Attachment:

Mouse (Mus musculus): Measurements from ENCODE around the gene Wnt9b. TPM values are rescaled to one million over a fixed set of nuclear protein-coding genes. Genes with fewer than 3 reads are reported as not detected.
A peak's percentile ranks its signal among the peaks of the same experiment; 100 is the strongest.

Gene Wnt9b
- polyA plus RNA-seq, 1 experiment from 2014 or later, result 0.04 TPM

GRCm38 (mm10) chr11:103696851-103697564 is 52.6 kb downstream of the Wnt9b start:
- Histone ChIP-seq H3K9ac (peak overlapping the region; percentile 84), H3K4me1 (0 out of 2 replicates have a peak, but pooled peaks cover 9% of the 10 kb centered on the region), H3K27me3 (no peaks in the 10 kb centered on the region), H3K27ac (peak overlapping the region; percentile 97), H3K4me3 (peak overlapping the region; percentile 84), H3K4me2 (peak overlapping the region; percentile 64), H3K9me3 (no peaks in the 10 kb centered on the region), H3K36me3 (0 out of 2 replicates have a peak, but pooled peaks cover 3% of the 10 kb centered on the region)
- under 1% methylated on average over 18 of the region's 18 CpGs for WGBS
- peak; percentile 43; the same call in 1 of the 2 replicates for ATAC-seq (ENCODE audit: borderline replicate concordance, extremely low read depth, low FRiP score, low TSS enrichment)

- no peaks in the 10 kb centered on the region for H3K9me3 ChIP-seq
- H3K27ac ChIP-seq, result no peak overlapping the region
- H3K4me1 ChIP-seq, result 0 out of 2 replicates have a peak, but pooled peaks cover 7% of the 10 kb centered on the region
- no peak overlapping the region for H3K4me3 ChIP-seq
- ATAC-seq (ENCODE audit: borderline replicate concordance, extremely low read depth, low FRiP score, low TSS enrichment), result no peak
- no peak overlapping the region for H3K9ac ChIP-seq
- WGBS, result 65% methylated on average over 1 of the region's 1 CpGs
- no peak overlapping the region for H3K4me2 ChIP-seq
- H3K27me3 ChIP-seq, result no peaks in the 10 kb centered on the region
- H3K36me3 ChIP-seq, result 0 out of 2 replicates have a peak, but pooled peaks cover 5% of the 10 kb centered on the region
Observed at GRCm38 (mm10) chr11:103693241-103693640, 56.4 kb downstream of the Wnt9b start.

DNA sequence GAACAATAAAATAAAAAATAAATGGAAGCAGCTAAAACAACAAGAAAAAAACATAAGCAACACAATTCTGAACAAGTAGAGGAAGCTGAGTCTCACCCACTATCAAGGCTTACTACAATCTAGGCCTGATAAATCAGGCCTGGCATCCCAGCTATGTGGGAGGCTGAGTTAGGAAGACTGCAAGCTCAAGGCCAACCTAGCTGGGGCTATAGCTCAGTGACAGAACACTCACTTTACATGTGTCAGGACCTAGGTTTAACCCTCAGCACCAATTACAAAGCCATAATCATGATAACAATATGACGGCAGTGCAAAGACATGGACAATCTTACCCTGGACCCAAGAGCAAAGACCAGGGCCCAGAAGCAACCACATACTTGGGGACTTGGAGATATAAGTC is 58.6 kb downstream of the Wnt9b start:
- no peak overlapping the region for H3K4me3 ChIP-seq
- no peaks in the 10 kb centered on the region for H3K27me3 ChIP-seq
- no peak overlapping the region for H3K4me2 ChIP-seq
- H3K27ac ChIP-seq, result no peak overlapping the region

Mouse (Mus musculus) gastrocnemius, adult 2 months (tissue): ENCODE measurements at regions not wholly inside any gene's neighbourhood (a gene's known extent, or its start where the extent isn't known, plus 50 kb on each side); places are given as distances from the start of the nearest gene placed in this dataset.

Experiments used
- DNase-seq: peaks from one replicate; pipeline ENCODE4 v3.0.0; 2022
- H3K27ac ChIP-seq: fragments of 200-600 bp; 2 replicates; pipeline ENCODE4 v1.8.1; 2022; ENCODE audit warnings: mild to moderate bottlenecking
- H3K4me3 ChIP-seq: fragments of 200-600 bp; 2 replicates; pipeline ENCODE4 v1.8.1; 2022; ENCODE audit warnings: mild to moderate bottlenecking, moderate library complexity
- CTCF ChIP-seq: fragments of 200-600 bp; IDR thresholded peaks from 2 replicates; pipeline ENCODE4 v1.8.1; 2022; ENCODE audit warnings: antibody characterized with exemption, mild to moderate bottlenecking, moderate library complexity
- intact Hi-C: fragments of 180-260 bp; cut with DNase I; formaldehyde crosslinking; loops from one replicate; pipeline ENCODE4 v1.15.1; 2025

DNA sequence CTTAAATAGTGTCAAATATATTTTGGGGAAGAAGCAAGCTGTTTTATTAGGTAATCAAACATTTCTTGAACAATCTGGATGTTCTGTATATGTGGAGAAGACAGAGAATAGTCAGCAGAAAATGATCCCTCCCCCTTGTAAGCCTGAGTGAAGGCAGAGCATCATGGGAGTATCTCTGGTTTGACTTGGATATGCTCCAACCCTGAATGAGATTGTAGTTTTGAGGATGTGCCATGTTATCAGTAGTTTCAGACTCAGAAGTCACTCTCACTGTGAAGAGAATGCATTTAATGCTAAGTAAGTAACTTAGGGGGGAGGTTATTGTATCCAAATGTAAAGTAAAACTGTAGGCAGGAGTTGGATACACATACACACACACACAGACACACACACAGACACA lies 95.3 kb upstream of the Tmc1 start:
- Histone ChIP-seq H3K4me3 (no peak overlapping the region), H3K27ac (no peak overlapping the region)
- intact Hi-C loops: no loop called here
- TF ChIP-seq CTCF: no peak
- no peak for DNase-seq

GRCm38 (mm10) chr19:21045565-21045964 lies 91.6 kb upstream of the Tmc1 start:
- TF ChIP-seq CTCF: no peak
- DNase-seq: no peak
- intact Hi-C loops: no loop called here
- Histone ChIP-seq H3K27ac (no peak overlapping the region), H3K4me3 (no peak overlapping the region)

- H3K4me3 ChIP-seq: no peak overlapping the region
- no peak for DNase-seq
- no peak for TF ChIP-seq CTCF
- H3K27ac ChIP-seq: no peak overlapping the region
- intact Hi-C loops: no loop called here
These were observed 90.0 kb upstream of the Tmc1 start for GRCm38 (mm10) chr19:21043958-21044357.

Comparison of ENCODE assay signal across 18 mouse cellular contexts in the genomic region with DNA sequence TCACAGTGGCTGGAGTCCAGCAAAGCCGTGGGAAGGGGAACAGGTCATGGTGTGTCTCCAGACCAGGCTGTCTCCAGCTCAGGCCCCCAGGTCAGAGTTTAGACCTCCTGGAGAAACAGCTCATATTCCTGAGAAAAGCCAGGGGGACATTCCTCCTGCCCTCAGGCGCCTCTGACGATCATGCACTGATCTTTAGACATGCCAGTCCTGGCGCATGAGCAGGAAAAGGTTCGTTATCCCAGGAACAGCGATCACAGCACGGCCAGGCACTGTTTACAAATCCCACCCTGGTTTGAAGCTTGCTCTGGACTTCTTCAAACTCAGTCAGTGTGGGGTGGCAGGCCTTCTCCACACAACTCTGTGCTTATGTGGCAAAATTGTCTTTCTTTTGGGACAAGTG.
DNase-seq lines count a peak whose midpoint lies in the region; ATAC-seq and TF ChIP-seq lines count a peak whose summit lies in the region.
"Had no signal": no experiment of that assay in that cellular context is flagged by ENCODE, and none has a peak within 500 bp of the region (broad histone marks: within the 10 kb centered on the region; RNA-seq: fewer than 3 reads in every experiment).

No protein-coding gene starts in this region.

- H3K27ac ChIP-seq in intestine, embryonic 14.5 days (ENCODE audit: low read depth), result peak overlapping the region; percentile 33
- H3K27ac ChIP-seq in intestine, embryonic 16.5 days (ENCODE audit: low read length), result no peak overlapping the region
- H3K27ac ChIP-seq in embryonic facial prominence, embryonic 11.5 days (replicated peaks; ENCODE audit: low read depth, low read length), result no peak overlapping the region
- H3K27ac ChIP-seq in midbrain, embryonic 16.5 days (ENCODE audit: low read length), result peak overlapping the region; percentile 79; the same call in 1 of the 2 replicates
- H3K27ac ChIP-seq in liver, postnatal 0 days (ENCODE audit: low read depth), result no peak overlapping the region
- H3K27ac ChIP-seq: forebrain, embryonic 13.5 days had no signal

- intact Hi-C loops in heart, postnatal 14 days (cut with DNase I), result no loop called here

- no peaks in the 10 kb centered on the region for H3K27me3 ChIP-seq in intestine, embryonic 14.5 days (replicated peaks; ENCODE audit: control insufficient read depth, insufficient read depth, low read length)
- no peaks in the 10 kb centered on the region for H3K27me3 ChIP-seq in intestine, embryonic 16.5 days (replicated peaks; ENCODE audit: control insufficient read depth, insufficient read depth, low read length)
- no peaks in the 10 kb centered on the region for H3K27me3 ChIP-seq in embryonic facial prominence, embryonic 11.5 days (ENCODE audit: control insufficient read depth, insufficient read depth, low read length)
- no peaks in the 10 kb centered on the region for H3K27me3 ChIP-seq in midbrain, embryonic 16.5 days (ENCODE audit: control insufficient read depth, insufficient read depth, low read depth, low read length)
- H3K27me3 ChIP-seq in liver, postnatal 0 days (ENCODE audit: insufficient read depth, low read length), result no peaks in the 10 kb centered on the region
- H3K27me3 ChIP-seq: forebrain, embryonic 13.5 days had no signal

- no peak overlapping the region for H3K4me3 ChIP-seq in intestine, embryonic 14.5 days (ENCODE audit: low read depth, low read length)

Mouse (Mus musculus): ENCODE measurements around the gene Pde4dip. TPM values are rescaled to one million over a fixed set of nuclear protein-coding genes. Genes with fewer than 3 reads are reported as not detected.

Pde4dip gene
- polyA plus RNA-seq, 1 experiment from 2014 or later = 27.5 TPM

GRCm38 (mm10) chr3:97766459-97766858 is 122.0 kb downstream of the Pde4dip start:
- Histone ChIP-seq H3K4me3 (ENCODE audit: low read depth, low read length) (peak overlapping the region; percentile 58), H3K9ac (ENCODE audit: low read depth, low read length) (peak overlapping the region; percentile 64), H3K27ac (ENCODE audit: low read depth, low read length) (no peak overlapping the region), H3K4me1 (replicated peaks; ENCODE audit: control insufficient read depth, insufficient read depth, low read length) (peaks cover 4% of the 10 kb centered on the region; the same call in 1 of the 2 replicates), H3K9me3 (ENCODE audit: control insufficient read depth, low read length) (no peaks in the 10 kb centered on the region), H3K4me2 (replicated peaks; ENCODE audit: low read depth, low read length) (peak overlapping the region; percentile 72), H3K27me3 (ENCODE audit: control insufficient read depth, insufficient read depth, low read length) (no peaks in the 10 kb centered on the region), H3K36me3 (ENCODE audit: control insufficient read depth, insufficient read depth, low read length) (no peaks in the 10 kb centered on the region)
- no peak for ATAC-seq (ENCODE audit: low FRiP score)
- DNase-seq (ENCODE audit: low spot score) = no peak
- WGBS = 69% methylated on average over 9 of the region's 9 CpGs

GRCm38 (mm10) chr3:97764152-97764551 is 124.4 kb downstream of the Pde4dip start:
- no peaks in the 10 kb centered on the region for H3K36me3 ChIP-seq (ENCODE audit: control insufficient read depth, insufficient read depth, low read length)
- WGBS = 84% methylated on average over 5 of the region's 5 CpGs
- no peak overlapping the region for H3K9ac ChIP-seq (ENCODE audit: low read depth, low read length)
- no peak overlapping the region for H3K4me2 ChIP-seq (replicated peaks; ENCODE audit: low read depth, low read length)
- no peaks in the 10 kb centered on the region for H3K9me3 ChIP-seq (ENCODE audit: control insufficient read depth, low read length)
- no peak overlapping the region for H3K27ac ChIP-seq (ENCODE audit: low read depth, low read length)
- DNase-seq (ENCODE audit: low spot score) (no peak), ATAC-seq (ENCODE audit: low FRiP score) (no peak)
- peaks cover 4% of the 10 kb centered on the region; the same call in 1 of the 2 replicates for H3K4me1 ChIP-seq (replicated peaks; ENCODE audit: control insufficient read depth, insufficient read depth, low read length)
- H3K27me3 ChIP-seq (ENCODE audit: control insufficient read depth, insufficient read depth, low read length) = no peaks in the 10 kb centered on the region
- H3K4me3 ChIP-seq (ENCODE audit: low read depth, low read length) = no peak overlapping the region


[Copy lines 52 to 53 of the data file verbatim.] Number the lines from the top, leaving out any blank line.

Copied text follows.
- H3K27ac ChIP-seq in intestine, embryonic 14.5 days (ENCODE audit: low read depth), result peak overlapping the region; percentile 33
- H3K27ac ChIP-seq in intestine, embryonic 16.5 days (ENCODE audit: low read length), result no peak overlapping the region